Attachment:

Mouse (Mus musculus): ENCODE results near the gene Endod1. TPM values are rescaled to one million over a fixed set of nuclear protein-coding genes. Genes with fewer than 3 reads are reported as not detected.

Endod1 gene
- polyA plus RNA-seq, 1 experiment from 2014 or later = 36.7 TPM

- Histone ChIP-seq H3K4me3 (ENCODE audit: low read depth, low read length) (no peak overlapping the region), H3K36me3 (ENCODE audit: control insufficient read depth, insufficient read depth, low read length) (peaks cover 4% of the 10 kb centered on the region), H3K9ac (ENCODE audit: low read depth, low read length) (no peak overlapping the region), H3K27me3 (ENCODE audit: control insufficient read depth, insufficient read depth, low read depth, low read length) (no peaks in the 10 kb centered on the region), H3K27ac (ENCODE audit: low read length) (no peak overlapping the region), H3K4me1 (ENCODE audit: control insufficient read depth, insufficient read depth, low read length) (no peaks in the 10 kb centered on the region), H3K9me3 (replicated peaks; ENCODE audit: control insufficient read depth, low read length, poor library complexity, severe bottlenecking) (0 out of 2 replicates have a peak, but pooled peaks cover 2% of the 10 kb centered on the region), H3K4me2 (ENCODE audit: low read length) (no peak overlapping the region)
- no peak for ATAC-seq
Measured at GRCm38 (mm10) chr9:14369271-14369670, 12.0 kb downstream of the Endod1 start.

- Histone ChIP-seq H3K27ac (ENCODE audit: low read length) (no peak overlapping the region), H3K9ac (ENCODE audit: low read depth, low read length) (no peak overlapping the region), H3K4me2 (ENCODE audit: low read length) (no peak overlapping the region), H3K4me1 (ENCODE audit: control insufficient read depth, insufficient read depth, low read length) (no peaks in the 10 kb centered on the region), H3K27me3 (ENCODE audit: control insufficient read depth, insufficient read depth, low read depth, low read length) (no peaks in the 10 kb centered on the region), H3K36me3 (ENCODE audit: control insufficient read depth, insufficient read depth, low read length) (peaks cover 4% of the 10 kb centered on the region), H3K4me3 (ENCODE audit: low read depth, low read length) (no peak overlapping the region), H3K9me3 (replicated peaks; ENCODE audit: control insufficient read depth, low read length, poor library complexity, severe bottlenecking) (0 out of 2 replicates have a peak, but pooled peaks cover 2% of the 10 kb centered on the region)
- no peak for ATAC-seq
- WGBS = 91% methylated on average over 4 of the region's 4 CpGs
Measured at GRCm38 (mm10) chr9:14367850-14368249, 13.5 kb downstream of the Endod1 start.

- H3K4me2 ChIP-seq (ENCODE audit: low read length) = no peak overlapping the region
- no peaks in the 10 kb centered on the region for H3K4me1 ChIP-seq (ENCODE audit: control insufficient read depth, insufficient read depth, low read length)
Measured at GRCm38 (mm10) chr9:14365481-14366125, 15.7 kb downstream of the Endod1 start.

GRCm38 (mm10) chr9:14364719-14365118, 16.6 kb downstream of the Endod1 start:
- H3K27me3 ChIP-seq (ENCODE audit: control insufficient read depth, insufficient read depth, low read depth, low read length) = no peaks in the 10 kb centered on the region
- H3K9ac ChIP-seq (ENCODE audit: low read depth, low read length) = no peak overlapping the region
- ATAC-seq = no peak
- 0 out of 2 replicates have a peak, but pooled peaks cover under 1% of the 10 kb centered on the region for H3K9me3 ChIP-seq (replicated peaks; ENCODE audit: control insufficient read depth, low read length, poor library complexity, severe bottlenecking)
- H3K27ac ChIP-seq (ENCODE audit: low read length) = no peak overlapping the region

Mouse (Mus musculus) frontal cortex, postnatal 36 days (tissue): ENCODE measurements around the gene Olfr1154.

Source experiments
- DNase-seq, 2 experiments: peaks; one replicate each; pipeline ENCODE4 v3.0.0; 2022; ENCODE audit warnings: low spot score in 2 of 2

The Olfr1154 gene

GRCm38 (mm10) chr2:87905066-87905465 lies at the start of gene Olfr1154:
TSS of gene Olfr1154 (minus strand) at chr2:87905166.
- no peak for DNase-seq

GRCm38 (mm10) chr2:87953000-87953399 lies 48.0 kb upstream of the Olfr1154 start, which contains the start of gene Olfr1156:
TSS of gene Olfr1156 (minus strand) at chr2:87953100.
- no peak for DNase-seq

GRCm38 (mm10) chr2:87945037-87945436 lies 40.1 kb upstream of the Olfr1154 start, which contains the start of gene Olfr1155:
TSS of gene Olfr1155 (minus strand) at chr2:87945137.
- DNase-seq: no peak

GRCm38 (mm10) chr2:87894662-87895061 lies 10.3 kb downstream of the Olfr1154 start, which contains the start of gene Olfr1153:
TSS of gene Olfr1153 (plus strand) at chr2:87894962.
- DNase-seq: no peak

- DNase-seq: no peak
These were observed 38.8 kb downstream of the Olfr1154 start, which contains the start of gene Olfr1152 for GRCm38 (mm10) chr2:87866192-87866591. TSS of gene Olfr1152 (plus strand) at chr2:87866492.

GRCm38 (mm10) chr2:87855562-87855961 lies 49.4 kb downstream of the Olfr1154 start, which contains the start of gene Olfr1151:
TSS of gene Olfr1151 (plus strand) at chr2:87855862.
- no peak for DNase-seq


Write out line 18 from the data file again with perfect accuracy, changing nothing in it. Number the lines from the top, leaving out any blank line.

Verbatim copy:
- 0 out of 2 replicates have a peak, but pooled peaks cover under 1% of the 10 kb centered on the region for H3K9me3 ChIP-seq (replicated peaks; ENCODE audit: control insufficient read depth, low read length, poor library complexity, severe bottlenecking)